was as good as I had at the time. The piece is polished very nicely
to the naked eye but seems to need more work under 5X magnification,
but I didn’t do so bad for the purpose of a rough-and-ready set of
I then submitted photos of the polished piece to The Vug. I have it
on Justin’s good authority that the sample I just polished is
Nephrite, an extremely common form of jade. Not worth very much, but
seemingly just the right material for a beginner like… gawd
I just put a couple photos on my Facebook.
Andrew Jonathan Fine
There is a huge difference between Jade and Jadeite.
Did you not mean to say there is a huge difference between nephrite
While I was in Mae Sot, Thailand last Winter, I was offered a kidney
shaped rock which had a beautiful mottled green seam about 2mm thick
on one end, which was about 2" x 1 1/2" and whichhad been polished,
There was another seam about the same thickness parallel to the first
and a couple of inches from the end. I travel to Southeas Asia often
and have see a lot of cut jadeite, but never in the rough as this one
is. I thought it was some sort of essentially valueless rock, but
figured I could do something with the green sections anyway. The
seller asked a price of about the equivalent of $500 US. At that
price I was not interested so I walked away. I was in the market area
for several hours though and kept being approached by this seller.
The short of it is that I finally bought it for 1,000 baht, about US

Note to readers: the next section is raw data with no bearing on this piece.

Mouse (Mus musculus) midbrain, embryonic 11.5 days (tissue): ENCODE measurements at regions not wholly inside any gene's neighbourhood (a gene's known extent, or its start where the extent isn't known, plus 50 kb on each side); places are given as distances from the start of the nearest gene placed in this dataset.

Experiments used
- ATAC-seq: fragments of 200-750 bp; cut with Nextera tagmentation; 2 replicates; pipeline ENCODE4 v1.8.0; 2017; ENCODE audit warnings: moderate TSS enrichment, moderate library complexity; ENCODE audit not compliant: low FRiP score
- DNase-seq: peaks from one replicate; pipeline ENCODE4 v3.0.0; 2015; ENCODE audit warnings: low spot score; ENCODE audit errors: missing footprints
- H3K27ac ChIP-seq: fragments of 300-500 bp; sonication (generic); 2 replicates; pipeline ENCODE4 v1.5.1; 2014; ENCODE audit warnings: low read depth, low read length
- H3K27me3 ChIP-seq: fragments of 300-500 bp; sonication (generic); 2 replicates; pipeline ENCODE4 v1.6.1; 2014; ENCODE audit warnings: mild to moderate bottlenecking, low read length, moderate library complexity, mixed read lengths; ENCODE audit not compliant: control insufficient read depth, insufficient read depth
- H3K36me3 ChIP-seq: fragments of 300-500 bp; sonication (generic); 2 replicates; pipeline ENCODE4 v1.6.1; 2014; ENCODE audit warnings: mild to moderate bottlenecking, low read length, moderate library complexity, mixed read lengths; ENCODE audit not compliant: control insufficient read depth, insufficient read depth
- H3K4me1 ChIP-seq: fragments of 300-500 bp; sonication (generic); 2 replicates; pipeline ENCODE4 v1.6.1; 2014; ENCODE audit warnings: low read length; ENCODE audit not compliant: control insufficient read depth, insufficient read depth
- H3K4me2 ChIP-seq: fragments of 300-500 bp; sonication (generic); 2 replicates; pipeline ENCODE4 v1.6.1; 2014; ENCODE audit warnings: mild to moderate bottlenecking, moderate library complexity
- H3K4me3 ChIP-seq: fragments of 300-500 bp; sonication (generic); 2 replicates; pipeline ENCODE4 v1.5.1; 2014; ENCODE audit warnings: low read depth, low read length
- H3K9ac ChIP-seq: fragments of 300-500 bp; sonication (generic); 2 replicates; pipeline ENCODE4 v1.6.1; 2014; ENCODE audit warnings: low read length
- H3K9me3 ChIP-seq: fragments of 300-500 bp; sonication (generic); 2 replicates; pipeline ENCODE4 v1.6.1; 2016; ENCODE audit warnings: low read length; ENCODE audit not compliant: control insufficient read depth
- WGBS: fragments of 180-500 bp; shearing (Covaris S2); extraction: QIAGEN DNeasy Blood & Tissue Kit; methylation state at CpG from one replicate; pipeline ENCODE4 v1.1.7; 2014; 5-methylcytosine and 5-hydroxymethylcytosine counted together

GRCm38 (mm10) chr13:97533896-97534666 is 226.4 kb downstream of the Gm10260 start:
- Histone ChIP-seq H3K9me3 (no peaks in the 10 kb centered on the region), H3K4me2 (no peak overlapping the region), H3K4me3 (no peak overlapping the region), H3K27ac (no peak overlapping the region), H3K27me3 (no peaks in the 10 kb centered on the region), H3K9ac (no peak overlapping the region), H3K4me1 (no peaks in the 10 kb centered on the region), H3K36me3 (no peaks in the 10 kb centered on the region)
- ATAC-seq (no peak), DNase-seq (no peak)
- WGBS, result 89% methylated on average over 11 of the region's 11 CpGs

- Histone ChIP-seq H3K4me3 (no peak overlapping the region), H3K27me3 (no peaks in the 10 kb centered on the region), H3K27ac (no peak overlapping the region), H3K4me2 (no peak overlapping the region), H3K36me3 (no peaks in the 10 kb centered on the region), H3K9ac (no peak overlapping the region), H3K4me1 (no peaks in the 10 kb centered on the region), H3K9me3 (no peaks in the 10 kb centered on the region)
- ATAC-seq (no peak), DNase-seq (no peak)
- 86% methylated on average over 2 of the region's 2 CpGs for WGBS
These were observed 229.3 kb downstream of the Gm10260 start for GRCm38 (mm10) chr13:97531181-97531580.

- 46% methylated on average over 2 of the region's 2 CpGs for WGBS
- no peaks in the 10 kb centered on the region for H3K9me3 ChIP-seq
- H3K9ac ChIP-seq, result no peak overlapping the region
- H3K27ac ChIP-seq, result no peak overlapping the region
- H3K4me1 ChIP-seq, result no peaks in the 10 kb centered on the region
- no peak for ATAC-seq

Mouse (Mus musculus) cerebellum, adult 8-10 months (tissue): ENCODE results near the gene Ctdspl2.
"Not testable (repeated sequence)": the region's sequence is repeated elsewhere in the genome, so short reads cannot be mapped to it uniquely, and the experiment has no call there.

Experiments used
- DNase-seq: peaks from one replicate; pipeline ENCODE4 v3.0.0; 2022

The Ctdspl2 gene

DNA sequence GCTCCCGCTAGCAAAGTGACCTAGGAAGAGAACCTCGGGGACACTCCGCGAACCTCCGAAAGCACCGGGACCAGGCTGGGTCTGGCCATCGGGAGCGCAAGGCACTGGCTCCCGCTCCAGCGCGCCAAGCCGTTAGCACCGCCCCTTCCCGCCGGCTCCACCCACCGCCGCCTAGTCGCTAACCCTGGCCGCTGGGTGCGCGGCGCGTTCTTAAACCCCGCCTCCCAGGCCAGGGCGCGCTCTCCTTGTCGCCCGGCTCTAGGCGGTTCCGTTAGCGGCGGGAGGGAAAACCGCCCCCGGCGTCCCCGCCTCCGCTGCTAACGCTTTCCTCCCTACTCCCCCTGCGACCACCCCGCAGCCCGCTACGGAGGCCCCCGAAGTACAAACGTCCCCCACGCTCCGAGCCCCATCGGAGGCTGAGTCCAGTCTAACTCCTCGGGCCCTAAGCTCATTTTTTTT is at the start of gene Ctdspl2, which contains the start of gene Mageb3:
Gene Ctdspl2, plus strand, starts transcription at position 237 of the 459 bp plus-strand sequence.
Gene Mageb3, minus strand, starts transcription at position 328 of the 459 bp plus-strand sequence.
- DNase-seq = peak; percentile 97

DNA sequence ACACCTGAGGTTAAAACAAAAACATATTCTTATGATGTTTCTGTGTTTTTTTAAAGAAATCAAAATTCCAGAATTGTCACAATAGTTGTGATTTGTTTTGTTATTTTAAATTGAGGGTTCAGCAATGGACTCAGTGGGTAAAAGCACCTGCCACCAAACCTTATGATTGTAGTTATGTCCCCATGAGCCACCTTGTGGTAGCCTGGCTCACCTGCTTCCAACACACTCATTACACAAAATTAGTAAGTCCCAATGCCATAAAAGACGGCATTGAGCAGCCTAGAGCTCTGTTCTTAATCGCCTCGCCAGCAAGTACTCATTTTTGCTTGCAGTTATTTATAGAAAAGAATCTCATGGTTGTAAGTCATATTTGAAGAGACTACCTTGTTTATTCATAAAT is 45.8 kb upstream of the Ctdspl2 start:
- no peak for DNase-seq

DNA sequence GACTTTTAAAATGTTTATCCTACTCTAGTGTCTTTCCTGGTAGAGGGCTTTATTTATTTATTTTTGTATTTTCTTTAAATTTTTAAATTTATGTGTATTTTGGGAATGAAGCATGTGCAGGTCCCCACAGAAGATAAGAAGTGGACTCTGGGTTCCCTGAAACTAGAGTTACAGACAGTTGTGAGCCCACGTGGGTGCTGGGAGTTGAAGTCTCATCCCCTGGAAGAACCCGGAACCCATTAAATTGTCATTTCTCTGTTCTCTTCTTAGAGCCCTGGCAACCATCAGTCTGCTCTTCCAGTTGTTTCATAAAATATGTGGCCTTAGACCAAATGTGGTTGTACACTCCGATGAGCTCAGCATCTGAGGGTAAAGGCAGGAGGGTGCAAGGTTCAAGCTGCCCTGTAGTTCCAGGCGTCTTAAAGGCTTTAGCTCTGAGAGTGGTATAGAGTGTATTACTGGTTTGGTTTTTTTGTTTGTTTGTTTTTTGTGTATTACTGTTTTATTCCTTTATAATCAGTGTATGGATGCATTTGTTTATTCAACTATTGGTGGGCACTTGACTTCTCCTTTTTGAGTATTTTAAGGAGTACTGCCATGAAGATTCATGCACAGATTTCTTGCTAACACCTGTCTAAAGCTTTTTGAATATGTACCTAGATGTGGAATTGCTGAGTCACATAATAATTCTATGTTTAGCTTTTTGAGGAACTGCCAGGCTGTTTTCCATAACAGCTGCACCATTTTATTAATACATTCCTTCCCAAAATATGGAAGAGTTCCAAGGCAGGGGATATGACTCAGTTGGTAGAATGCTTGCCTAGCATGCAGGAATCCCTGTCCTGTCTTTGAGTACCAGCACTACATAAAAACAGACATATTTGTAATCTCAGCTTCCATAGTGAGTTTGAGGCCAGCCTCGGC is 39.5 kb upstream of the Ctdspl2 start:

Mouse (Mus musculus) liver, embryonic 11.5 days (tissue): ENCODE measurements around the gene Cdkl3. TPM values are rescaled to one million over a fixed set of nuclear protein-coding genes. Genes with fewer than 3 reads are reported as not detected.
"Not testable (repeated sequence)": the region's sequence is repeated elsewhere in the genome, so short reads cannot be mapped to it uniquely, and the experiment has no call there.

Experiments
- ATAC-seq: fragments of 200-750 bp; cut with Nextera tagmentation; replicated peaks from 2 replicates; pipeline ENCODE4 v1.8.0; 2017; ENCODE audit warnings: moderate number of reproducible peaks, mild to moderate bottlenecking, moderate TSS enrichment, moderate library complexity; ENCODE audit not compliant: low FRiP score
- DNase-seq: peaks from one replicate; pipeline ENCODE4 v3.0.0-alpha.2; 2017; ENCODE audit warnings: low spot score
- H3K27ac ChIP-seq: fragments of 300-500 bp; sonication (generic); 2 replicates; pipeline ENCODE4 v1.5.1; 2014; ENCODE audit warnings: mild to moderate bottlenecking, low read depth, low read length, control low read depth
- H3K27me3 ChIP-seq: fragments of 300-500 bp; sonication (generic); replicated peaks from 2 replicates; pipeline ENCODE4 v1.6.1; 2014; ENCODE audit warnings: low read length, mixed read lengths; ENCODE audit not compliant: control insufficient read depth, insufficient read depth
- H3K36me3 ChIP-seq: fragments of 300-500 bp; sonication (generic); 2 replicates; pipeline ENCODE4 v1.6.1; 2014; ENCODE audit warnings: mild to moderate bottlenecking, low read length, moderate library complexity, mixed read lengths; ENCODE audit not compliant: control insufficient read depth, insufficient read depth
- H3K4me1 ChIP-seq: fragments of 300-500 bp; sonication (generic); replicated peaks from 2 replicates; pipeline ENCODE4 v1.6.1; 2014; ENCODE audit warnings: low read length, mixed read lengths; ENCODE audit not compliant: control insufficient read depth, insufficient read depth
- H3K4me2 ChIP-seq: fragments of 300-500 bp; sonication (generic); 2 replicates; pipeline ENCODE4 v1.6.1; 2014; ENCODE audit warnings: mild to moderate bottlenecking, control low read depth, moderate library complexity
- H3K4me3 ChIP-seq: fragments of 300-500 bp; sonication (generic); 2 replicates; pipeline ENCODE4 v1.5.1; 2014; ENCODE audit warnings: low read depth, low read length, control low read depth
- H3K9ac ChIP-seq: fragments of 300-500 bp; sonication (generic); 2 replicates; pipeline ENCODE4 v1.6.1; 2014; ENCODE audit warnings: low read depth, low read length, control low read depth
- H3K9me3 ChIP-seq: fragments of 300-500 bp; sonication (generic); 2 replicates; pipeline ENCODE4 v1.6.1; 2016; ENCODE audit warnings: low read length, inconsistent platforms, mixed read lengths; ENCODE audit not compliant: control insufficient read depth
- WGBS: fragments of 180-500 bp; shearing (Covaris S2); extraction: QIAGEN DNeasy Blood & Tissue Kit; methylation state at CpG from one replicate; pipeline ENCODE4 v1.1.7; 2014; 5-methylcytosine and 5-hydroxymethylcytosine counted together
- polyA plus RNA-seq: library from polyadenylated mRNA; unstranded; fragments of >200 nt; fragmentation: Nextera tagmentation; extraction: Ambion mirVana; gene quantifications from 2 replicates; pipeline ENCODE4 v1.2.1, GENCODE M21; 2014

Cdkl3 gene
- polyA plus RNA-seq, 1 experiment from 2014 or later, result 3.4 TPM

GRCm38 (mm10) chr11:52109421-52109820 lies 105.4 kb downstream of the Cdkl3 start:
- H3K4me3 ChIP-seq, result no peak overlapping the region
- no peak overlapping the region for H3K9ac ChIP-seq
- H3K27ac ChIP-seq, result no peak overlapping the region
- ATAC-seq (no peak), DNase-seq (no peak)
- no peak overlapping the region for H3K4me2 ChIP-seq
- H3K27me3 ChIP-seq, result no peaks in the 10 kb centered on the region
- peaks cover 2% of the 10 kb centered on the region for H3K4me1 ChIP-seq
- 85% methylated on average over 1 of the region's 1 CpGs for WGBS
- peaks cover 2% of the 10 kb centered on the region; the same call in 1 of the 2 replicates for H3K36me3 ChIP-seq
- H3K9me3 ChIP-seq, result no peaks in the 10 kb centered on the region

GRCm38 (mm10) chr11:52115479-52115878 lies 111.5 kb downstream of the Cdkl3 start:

$35. Anyhow, when I got home I slabbed off the end piece and cut out
the other piece and was surprise to find that instead of the inside
being an ugly greyish black like the surface, it was white with some
faint traces of green throughout. Not only that but slabbing it
caused the saw coolant to become a thick white foam. Now I’m not sure
just what the material is, but the white material is the same as that
from which a lot of “jade” carvings are made which are abundantly
available there. Anyone have any thoughts?
Leonid., I beg to differ with you my friend. While you are correct in
saying that exceptional color Jadite specimens can rival valuations
of any other gemstone (I have seen exceptional examples go for
thousands of dollars whilst in Asia where jade is revered), nephrite
is certainly not limited to simply an ornamental material. I have a
collection of fine Canadian, Russian, Korean and Wyoming nephrites
that are far beyond such, and their valuation proves it. In some
cases material called nephrite may not even be considered, by some,
as true ‘nephrite’ but they are called such. Nonetheless, true
nephritic jade (as it is termed) can fetch a pretty penny.
Jerry,…from what you describe it may well be a piece of jadeite
but would need a lot more info to be sure. Jadeite (and nephrite to
some extent) cuts with a milky swarf. The greenish traces would also
place it in the jadeite category as well though this is not the kind
of material that is highly regarded in Asia where the deep
’kingfisher’ green is preferred. I have a bag of pendants of material
exactly as you describe. I would slab it out and isolate those areas
with the green and cut stones from them. Not sure what the current
going prices are but have seem nicely cut stones going for between
$30 to $75 depending on the amount of green and how pure it is. Nice
Does it scratch with a pocket knife, if it does it is probably
soapstone or serpentine"
No, I’m well aware of the difference between this and soapstone or
serpentine. I am quite sure what I have is jadeite but haven’t done
an R.I. on it yet. It’s the foam that cutting produces in the
coolant that I’ve never encountered before.